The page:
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    Calling it a day

    May 4, 2018
    Kobe Bryant had the perfect farewell game, but majority of athletes struggle with goodbyes.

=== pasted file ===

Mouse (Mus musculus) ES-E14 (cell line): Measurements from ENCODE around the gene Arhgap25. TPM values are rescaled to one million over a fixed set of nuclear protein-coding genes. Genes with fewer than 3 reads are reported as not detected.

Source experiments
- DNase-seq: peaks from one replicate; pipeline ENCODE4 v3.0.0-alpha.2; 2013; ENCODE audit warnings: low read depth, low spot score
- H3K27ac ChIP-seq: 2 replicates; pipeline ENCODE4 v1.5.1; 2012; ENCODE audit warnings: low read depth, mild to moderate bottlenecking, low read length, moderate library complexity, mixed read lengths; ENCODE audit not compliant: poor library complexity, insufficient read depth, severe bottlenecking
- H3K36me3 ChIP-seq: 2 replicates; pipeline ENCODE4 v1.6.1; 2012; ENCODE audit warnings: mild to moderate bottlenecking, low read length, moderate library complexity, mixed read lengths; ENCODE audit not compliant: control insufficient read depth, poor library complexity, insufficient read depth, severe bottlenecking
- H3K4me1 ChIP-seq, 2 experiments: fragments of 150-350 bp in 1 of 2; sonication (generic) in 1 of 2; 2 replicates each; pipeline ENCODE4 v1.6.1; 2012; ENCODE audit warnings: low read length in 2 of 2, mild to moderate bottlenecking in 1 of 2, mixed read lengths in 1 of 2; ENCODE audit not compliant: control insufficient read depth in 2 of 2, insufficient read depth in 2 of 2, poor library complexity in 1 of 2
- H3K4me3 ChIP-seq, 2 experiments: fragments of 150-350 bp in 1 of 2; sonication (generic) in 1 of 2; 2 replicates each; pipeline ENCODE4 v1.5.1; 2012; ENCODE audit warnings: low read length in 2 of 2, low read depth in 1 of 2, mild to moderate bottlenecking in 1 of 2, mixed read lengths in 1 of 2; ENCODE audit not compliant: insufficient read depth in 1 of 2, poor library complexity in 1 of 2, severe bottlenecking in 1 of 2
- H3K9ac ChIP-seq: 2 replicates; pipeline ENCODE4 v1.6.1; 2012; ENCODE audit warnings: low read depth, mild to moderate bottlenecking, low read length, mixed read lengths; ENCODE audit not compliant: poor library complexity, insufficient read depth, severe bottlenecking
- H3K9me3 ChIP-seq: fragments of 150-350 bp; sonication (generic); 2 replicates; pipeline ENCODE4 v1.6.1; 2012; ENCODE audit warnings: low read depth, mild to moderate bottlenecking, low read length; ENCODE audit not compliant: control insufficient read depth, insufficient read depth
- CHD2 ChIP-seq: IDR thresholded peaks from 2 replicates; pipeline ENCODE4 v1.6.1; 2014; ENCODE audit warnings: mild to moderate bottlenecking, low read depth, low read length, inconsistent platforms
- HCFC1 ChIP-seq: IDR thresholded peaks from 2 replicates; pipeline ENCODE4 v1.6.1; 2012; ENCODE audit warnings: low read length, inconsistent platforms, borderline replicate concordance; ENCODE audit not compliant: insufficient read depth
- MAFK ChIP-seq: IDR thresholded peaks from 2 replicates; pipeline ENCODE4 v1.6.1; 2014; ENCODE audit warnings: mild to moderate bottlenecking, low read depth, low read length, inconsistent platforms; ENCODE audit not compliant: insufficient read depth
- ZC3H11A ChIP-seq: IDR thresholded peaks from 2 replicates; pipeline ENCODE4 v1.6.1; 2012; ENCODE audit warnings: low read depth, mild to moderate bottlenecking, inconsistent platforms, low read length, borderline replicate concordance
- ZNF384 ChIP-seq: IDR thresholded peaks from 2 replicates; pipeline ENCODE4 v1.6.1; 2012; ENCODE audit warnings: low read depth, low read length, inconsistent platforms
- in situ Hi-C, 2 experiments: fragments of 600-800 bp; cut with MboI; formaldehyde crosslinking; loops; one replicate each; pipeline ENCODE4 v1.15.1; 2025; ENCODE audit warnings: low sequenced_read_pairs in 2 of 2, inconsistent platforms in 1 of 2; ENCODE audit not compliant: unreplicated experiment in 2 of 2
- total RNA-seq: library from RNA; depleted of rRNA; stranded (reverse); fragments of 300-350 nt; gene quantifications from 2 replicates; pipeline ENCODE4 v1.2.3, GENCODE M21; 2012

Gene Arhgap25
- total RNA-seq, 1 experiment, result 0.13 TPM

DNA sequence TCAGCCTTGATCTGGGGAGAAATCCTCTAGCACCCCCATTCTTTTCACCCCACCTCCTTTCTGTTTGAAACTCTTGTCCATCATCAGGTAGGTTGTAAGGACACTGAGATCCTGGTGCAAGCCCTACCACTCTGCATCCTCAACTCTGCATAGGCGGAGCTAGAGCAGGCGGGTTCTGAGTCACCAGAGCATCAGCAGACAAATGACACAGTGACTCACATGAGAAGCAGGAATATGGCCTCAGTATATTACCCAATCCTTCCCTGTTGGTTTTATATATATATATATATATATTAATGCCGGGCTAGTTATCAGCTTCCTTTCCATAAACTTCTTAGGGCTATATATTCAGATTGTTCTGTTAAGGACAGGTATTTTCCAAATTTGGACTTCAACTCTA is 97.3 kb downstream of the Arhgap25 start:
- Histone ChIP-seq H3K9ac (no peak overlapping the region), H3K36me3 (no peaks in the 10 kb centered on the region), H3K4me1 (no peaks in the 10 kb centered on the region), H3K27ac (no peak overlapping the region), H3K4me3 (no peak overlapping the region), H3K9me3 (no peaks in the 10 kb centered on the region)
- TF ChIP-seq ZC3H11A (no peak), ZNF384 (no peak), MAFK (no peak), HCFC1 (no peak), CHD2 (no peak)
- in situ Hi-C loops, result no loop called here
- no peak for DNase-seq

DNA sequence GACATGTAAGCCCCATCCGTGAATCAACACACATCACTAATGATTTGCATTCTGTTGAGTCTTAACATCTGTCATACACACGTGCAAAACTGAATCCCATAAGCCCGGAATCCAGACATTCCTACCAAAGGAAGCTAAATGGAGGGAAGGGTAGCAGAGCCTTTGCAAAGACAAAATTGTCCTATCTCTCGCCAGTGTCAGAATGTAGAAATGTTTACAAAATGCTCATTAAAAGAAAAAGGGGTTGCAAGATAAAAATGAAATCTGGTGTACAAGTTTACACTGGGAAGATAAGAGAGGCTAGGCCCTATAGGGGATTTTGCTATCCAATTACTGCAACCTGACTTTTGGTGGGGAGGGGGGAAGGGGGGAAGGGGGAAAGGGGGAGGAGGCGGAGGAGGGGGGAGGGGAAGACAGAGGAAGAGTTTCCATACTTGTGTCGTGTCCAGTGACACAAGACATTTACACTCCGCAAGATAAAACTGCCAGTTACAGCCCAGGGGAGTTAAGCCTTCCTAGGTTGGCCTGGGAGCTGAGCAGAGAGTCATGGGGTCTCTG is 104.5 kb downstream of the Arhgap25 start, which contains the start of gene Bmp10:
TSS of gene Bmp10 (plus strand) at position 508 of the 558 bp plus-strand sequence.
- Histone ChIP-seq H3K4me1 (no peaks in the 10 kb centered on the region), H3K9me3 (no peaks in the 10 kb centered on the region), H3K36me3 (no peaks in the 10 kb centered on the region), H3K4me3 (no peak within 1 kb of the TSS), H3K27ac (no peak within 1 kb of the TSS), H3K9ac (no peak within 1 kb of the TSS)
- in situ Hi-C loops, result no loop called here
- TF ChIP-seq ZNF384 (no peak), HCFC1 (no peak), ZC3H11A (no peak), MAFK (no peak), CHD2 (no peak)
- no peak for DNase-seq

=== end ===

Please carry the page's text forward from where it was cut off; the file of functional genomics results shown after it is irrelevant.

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    IN a pivotal scene from the football movie Any Given Sunday, Miami Sharks aging quarterback ‘Cap’ Rooney levels with coach Tony D’Amato during a visit to the former’s residence about the injuries that have piled up and the consequences of playing hurt. After much discussion, the coach wins the argument and manages to convince Cap to give it one last shot. Cap even gets (literally) slapped in the face and rebuked by his ambition-drunk wife who refuses to even consider him giving up his starting position, much more retire from the sport altogether. In the crucial playoff game, things finally come undone: Rooney takes a bone-crunching hit early in the game as he scores a touchdown, suffers a major concussion, and has to be helped off the playing field. Amazingly (this is Hollywood, after all), Cap is still able to regain his wits though not anymore his physical prowess, and give an inspiring pep talk to up-and-coming alternate quarterback Willie ‘Steamin’ Beamen, whose heads up play eventually wins the day for the Sharks.